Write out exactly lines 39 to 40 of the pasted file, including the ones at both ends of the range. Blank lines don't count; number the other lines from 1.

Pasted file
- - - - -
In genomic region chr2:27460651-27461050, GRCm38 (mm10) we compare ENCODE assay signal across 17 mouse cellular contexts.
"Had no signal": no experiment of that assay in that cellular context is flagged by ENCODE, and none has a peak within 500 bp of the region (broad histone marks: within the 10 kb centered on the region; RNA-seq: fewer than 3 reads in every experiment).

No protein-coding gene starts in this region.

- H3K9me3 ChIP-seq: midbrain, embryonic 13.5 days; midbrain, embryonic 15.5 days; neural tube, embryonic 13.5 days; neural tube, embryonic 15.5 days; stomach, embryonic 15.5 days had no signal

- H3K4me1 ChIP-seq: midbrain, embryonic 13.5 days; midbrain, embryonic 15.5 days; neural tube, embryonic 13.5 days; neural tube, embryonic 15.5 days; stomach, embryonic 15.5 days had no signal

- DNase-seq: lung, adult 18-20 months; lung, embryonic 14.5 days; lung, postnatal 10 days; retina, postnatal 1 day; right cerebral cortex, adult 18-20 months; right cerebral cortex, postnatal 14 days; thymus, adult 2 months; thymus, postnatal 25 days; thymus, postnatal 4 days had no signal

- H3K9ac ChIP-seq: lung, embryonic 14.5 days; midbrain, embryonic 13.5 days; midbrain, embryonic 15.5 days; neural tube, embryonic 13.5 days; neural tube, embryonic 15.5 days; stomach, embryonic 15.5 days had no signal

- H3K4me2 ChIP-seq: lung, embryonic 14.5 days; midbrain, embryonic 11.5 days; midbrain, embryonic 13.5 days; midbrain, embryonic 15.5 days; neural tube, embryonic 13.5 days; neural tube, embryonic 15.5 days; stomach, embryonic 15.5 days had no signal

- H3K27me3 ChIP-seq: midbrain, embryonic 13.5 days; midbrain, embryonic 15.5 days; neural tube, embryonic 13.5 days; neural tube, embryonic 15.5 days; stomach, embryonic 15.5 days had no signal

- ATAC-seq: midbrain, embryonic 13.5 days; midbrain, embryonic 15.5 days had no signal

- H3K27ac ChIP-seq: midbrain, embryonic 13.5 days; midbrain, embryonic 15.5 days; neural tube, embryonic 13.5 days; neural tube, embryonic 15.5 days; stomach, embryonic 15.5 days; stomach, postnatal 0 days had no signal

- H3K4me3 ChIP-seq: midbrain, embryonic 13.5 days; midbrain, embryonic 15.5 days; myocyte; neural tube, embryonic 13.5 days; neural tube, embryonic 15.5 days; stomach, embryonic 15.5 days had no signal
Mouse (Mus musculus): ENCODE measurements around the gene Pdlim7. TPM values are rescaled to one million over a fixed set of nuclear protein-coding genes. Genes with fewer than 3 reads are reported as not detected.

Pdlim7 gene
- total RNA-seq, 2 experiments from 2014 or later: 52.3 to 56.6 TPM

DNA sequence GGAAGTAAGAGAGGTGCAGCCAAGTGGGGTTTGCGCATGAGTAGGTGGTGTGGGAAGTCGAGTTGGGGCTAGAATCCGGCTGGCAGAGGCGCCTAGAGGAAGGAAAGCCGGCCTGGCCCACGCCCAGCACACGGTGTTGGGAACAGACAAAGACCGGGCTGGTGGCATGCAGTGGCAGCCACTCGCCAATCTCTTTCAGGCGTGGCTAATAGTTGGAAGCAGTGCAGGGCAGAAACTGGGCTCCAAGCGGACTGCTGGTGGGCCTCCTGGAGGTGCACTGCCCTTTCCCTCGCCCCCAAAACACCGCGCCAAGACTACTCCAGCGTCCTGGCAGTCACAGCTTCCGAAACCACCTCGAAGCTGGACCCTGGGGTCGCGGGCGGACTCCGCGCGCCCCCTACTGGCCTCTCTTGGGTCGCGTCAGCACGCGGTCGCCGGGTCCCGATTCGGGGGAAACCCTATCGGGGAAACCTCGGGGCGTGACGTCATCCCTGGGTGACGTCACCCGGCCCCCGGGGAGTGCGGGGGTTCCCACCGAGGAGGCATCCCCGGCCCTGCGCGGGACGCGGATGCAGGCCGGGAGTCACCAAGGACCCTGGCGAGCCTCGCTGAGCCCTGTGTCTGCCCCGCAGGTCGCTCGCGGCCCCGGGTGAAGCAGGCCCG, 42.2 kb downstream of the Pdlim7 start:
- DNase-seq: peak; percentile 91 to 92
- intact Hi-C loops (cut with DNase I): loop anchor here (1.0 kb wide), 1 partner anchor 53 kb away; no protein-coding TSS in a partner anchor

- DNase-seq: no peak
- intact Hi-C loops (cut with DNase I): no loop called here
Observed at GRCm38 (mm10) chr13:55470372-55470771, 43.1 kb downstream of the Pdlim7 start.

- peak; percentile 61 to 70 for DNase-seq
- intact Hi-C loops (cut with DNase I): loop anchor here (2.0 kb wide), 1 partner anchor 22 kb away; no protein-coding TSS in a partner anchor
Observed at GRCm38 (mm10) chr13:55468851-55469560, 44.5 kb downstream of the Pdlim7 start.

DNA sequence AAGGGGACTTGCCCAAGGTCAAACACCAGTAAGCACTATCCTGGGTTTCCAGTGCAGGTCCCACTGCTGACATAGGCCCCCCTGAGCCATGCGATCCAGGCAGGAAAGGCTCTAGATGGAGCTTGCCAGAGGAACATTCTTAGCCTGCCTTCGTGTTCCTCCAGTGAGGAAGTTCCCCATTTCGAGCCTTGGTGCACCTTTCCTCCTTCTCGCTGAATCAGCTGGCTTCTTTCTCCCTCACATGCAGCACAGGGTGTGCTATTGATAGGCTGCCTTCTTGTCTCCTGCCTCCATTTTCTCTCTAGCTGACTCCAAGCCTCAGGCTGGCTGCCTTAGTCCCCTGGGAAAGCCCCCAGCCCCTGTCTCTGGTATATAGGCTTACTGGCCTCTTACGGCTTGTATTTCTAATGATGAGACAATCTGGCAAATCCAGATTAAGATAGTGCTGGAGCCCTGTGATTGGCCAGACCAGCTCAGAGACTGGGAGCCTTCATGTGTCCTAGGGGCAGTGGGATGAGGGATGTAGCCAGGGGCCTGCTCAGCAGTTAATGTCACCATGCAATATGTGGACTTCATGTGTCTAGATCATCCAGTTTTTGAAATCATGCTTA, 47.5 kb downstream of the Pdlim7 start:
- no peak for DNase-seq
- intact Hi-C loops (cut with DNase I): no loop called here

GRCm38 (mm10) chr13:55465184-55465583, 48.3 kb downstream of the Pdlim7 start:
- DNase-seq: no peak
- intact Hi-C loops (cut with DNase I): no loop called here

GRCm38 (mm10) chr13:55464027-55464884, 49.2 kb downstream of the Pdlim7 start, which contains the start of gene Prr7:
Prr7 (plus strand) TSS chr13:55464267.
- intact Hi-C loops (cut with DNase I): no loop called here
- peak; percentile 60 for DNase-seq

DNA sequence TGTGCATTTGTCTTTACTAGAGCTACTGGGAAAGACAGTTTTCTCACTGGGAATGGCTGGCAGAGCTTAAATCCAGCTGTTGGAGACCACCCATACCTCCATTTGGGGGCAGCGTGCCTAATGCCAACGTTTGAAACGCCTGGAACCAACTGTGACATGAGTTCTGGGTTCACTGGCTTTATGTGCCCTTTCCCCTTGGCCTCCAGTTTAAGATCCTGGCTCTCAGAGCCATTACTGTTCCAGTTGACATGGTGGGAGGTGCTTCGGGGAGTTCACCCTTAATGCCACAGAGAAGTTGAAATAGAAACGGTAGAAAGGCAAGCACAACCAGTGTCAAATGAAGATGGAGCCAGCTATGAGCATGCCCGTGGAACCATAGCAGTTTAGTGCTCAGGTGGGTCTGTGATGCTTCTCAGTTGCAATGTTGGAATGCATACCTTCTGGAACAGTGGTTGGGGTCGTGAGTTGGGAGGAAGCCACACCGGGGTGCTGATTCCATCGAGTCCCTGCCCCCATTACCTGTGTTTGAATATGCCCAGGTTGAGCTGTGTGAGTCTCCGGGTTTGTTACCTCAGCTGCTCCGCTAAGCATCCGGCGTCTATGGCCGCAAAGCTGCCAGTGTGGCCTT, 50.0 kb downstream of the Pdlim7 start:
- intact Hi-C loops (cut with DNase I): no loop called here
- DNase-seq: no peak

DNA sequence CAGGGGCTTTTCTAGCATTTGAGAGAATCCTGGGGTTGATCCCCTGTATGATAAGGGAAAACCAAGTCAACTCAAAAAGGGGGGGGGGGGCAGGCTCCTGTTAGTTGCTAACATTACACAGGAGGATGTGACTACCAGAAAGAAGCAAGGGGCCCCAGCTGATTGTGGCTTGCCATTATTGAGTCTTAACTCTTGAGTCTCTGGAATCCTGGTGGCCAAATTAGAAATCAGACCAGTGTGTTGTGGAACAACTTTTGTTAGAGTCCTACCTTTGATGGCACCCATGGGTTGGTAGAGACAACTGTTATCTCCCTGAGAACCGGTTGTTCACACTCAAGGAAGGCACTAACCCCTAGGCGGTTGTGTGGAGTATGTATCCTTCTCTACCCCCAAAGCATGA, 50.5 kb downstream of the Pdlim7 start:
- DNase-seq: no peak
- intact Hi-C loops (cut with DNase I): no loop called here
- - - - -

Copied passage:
- DNase-seq: no peak
- intact Hi-C loops (cut with DNase I): no loop called here